1. THE CORE OF THE BUINC’S ROLE IN NOVA’S BUSINESS PROCESSES
In Nova’s business processes, the BUInc strives to be a center of excellence in combining technological innovation and social innovation with households and local communities in one synergic procedure.
This activity entails a core value of Nova, because “working with households” is an essential element of efforts to promote a healthy household culture, and to avoid doing harm to vulnerable households by raising hopes that cannot be sustained. It is also important in lowering the risk of being blamed later when things may not have turned out as expected and intended.
The principle that the BUInc must promote is the combination of technological innovation and social innovation with households and local communities in one synergic procedure, but the practice, that is, the way in which the principle is applied differs according to the type of work that Nova does.
2. THE “PARTICIPATORY CONTINUUM” OF STEVE CORBETT AND BRIAN FIKKERT
Community projects can be ranked according to the “Participatory Continuum” of Steve Corbett and Brian Fikkert (When helping hurts. How to alleviate poverty without hurting the poor…and yourself, 2012: 140):
Coercion: Local people submit to predetermined plans developed by outsiders: “doing to”
Compliance: Local people are assigned to tasks, often with incentives, by outsiders; the outsiders decide the agenda and direct the process: “doing for”
Consultation: Local people’s opinions are asked; outsiders analyse and decide on a course of action: “doing for”
Cooperation: Local people work with outsiders to determine priorities; responsibility remains with outsiders for directing the process: “doing with“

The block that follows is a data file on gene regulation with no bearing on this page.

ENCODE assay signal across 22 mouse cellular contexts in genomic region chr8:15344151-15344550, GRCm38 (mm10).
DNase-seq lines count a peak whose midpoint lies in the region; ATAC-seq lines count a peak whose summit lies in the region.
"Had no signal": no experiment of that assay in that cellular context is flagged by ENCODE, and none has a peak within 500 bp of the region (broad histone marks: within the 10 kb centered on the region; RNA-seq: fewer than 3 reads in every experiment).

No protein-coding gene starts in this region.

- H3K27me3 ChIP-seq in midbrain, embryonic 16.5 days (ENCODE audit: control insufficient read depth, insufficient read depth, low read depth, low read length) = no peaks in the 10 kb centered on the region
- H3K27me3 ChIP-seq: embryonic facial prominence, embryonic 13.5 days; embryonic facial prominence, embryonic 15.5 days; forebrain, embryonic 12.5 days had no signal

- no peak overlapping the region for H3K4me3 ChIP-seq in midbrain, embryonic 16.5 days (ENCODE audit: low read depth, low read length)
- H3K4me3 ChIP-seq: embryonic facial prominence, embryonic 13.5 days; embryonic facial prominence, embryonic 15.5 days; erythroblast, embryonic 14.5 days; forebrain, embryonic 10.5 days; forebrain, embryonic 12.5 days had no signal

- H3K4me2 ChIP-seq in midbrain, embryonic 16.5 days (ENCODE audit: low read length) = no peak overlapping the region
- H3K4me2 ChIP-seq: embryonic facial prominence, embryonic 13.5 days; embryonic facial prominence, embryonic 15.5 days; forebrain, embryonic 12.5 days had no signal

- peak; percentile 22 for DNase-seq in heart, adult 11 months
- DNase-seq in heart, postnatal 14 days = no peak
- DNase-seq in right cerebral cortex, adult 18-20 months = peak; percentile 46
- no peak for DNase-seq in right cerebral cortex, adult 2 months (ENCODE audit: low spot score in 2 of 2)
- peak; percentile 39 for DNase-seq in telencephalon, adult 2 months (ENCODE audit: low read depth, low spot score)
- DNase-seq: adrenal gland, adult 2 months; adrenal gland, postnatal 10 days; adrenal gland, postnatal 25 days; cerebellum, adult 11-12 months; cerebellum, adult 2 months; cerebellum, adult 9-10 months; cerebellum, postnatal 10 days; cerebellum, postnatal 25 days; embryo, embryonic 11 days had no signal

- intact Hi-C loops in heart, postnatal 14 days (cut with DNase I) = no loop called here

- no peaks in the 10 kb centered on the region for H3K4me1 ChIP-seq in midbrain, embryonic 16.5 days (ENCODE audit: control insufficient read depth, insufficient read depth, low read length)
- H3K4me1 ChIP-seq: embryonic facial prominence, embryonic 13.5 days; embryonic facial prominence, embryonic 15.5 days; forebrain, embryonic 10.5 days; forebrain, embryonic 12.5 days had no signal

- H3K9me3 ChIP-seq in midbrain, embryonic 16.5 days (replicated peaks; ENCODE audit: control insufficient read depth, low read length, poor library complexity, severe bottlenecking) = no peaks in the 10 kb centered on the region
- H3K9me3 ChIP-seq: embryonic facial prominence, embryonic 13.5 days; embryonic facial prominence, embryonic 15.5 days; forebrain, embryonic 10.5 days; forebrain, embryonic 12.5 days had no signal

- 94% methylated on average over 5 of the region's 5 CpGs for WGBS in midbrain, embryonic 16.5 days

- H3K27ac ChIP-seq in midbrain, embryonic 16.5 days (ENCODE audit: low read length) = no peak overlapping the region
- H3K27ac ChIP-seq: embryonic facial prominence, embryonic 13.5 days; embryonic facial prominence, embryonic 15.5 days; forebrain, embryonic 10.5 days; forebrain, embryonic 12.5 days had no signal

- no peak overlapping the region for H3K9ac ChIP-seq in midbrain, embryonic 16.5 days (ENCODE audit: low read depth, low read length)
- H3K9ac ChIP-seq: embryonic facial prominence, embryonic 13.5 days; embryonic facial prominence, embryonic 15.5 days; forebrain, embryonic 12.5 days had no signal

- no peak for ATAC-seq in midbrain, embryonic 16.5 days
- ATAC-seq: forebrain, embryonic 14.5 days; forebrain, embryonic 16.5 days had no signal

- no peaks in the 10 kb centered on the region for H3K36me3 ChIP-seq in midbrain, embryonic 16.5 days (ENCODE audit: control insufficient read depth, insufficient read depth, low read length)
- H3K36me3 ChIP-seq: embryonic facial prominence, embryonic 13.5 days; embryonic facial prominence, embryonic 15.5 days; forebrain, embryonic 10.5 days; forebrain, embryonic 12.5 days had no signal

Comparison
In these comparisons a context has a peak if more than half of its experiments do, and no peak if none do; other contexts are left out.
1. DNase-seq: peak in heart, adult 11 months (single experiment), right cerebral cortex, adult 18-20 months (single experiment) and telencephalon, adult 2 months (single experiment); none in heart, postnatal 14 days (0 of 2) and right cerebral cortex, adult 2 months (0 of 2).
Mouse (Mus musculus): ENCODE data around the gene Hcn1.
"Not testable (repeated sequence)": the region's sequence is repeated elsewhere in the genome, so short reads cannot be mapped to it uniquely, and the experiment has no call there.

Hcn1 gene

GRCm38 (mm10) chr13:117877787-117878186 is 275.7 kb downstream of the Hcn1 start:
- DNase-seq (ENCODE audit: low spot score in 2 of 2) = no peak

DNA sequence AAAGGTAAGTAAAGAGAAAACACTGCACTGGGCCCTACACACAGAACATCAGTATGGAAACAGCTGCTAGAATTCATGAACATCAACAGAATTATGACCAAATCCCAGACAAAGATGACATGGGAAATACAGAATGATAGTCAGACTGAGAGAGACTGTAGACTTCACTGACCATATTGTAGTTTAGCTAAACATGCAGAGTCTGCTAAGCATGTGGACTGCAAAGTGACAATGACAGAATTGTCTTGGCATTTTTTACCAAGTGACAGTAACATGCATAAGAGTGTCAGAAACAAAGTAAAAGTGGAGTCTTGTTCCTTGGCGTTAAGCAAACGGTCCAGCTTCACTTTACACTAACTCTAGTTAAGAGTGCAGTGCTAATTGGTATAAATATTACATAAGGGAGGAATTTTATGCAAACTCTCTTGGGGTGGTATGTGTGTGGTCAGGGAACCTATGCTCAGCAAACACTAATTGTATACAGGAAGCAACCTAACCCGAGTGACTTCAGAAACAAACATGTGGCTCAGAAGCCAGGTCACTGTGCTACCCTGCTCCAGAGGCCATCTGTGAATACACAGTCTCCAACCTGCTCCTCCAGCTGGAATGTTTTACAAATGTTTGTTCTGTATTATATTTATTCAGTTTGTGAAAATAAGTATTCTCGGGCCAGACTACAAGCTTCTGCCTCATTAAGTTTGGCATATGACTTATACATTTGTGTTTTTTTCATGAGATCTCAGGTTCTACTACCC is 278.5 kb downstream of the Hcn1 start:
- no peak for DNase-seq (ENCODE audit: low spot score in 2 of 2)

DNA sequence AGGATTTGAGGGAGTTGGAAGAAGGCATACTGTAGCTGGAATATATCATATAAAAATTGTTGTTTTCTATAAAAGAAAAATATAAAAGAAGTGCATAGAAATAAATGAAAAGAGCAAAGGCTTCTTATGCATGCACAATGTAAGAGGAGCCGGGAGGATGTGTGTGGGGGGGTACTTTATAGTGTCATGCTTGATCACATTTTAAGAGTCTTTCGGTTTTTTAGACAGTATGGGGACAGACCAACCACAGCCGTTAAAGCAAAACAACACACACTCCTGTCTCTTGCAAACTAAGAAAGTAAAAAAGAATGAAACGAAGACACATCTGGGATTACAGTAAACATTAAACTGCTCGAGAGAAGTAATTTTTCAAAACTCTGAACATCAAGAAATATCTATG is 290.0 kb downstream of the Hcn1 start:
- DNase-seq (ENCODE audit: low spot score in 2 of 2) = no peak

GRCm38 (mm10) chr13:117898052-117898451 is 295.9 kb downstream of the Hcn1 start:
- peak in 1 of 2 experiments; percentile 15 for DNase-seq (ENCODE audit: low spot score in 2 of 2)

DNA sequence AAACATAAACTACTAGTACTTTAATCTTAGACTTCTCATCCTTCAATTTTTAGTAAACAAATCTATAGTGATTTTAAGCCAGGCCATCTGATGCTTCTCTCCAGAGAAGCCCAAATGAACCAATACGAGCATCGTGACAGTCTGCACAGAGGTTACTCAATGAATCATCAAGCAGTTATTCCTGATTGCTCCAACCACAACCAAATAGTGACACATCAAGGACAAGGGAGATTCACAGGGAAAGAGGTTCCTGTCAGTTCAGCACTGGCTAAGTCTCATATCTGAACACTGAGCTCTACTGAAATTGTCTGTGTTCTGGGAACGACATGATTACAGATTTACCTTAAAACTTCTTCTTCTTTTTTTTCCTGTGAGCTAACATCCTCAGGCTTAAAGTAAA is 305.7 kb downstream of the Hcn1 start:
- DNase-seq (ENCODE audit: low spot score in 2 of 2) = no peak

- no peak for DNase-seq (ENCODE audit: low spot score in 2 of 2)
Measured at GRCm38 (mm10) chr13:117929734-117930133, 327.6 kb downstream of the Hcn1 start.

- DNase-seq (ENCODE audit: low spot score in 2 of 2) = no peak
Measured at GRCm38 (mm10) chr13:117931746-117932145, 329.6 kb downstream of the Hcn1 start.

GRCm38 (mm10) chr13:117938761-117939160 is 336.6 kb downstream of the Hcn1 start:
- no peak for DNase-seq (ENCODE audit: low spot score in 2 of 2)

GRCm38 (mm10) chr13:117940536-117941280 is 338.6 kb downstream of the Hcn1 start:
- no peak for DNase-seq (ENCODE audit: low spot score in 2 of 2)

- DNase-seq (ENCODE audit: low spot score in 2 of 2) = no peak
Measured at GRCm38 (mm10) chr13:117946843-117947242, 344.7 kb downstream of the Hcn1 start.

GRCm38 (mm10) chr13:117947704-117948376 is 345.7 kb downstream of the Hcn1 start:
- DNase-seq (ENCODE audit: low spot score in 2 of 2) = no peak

Co-learning: local people and outsiders share their knowledge to create appropriate goals and plans, and to evaluate results: “doing with”
Community initiated: Local people set their own agenda and mobilize to carry it out without outside initiators and facilitators: “responding to”.
3. NOVA WORKS IN DIFFERENT TYPES OF BUSINESS PROCESSES/TYPES OF PROJECTS
The ideal is to work with the approaches e. Co-learning and f. Community initiated. However, the fact that this is not always practically possible is discussed below.
The following types of projects are done by Nova:
e. Co-learning: this is done where Nova gets enough funding or is in the position to make enough funding and other resources available to allocate ample time to the process to work with households in developing a domestic practice
c. Consultation and d. Cooperation: this is done where Nova acts as a consultant for another party and is under pressure to produce quick results
4. THE ROLE OF THE BUINC IN 5. CO-LEARNING TYPE OF PROJECTS
The BUInc has different tasks in this business procedure, namely to:
• Raise funds for early phase development of projects that Nova decides are important
• Give ample time to cooperate intensively with households; it can take a few years for a solution to emerge, e.g. Basa took more than two years to emerge
• When a domestic practice that complies with our criteria has emerged in at least a few houses, the BUI works with the BUImp to develop procedures to take it to scale
• When projects are initiated and/or executed by parts of Nova other than the BUInc itself, the BUInc advises these projects regarding the combination of technological and social innovation
5. THE ROLE OF THE BUINC IN PROJECTS WHERE NOVA ACTS AS CONSULTANT TO OTHER PARTIES
The BUInc has different roles in this business procedure, namely to: